The FTC cited several facts to supports its allegations against Wyndham, including that it: stored payment card information in clear readable text; allowed the use of easily guessed passwords for remote access; did not use firewalls; did not properly restrict third-party vendor access; failed to conduct security investigations when vulnerabilities were raised; failed to follow industry standard incident response procedures; and failed to monitor its network for malware and harmful software.

Most likely, the FTC will be assessing the foregoing factors during the Equifax investigation, as well as those unique to the company.

The agency’s top Democrat, Terrell McSweeny, stated that she is “very concerned” about the size of the breach, as well as Equifax’s response.

Given the FTC’s public acknowledgement of the investigation, it is probably safe to assume that Equifax will be subject to a permanent injunction and restitutionary remedies designed to compensate consumers that are harmed by the massive data breach.

The Consumer Financial Protection Bureau has also revealed that it has commenced an investigation into the Equifax incident.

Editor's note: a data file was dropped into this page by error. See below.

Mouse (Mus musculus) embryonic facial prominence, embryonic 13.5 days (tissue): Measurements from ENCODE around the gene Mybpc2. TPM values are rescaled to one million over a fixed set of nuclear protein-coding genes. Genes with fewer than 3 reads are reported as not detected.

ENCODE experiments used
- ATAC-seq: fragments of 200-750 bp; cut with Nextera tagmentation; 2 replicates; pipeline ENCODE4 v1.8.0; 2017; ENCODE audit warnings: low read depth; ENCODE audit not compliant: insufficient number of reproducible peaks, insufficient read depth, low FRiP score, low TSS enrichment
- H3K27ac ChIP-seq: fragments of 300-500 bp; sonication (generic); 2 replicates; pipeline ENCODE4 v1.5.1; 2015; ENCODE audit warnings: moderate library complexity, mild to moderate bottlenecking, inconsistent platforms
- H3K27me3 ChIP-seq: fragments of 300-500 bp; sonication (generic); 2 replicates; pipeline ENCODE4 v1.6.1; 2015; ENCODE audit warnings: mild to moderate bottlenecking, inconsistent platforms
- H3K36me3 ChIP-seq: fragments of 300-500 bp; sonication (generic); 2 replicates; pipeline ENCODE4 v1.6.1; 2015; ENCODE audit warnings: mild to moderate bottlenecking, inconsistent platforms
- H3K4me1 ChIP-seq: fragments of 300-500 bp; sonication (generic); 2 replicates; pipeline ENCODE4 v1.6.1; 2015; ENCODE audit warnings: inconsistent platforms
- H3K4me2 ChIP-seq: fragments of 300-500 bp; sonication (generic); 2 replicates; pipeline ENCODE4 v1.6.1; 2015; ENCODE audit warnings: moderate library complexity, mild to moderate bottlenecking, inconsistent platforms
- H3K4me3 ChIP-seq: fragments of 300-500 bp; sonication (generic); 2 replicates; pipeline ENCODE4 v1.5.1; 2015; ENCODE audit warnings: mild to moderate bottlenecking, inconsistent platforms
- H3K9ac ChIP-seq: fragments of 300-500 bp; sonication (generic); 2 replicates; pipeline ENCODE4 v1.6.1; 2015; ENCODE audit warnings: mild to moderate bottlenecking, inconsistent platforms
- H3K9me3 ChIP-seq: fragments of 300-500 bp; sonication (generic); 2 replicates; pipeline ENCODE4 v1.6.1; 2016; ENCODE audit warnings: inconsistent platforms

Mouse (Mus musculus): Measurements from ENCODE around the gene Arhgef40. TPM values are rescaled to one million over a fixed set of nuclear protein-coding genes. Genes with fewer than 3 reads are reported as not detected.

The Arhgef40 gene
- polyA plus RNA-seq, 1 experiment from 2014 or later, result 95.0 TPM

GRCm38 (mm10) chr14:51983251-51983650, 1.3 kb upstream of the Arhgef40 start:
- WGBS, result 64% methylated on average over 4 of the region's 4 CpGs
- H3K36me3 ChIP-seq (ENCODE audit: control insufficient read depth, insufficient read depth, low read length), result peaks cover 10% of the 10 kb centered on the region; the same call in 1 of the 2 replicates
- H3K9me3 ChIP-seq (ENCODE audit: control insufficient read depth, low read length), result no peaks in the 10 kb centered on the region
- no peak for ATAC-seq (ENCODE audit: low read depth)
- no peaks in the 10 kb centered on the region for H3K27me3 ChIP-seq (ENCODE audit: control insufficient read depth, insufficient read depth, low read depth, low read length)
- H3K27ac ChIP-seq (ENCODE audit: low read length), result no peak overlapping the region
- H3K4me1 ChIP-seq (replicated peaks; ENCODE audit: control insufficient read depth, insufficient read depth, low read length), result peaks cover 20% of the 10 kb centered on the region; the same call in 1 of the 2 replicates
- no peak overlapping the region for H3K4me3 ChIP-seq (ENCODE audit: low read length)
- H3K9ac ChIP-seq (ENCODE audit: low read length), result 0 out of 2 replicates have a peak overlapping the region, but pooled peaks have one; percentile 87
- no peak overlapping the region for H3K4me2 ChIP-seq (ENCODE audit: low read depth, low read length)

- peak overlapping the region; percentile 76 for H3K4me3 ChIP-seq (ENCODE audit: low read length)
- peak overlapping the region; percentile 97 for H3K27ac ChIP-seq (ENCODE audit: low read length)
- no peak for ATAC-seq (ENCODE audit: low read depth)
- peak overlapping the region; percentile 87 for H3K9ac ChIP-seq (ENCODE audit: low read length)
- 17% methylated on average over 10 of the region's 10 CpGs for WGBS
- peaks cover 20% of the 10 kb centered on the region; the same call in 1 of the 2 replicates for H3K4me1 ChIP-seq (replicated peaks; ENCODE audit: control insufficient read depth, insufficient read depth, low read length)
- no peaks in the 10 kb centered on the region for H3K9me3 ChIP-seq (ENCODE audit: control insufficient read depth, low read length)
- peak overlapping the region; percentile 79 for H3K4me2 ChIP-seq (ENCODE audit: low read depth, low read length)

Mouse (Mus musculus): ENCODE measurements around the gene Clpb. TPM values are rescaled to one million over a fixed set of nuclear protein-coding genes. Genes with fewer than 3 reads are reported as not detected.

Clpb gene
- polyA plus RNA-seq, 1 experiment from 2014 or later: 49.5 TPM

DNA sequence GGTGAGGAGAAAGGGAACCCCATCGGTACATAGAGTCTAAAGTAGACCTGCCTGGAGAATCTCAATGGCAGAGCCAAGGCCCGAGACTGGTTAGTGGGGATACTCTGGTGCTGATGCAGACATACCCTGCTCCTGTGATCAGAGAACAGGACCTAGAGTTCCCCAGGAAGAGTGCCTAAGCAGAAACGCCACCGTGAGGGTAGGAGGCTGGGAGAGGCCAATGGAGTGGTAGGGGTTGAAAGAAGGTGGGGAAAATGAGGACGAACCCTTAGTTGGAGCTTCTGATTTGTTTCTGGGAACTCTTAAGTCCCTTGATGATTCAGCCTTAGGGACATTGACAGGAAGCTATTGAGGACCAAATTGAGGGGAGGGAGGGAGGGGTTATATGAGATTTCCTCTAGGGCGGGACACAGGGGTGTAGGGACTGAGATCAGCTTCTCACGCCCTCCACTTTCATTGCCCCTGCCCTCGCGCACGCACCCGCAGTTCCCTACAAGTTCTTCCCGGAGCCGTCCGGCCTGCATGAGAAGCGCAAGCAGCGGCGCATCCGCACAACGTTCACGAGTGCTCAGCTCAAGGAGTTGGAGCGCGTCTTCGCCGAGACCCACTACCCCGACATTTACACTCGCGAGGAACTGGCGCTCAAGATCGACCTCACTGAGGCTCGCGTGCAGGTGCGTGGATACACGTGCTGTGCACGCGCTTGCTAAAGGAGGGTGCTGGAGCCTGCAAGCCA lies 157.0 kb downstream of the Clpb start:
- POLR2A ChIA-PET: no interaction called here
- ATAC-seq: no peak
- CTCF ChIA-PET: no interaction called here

Some believe that the scope of the data breach could prompt Congress to act on data privacy legislation, including a data breach notification law and minimum data security standards for credit reporting agencies.

Please contact the author if you are interested in discussing the design and implementation of preventative data security and privacy protocols, or if you are the subject of a local, state or federal regulatory investigation or enforcement action.

 

This article should be of interest to social media influencers and marketers.  Consult with an experienced FTC compliance lawyer for assisting designing and implementing preventative compliance controls, or if you are being threatened with civil litigation or a regulatory investigation.

Follow the author on Twitter.

Richard B. Newman is an Internet marketing compliance and regulatory defense attorney at Hinch Newman LLP focusing on advertising and digital media matters. His practice includes conducting legal compliance reviews of advertising campaigns, representing clients in investigations and enforcement actions brought by the Federal Trade Commission and state Attorneys General, commercial litigation, advising clients on promotional marketing programs, and negotiating and drafting legal agreements.

 

ADVERTISING MATERIAL. These materials are provided for informational purposes only and are not to be considered legal advice, nor do they create a lawyer-client relationship. No person should act or rely on any information in this article without seeking the advice of an attorney. Information on previous case results does not guarantee a similar future result. Hinch Newman LLP | 40 Wall St., 35thFloor, New York, NY 10005 | (212) 756-8777.